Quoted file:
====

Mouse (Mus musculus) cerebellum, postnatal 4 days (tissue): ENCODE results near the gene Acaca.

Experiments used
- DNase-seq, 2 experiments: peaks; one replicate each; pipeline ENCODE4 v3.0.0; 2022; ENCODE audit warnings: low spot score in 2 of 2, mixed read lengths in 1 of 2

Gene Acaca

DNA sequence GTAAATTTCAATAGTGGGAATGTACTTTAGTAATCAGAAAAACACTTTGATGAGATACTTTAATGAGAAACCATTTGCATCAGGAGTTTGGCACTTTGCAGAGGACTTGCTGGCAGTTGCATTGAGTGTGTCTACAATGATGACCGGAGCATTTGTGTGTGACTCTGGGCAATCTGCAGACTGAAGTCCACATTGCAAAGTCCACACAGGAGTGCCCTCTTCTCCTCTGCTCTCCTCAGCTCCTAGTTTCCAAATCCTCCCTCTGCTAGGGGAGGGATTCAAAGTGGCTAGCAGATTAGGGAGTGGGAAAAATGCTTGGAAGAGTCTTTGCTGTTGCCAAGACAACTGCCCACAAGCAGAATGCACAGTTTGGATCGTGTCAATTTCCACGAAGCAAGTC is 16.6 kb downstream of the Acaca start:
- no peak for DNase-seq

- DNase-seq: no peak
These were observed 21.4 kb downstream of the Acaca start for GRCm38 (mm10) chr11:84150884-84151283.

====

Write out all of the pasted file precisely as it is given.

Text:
Mouse (Mus musculus) cerebellum, postnatal 4 days (tissue): ENCODE results near the gene Acaca.

Experiments used
- DNase-seq, 2 experiments: peaks; one replicate each; pipeline ENCODE4 v3.0.0; 2022; ENCODE audit warnings: low spot score in 2 of 2, mixed read lengths in 1 of 2

Gene Acaca

DNA sequence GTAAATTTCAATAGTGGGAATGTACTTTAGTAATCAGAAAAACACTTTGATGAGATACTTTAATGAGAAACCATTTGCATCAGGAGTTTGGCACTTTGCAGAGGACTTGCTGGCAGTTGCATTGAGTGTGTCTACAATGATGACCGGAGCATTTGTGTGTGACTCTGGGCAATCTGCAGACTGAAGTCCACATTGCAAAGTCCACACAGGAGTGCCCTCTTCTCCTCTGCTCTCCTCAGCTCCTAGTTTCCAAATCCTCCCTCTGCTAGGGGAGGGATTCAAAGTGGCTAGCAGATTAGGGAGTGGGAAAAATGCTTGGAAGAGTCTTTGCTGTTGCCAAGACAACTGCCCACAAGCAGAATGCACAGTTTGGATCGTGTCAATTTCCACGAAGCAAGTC is 16.6 kb downstream of the Acaca start:
- no peak for DNase-seq

- DNase-seq: no peak
These were observed 21.4 kb downstream of the Acaca start for GRCm38 (mm10) chr11:84150884-84151283.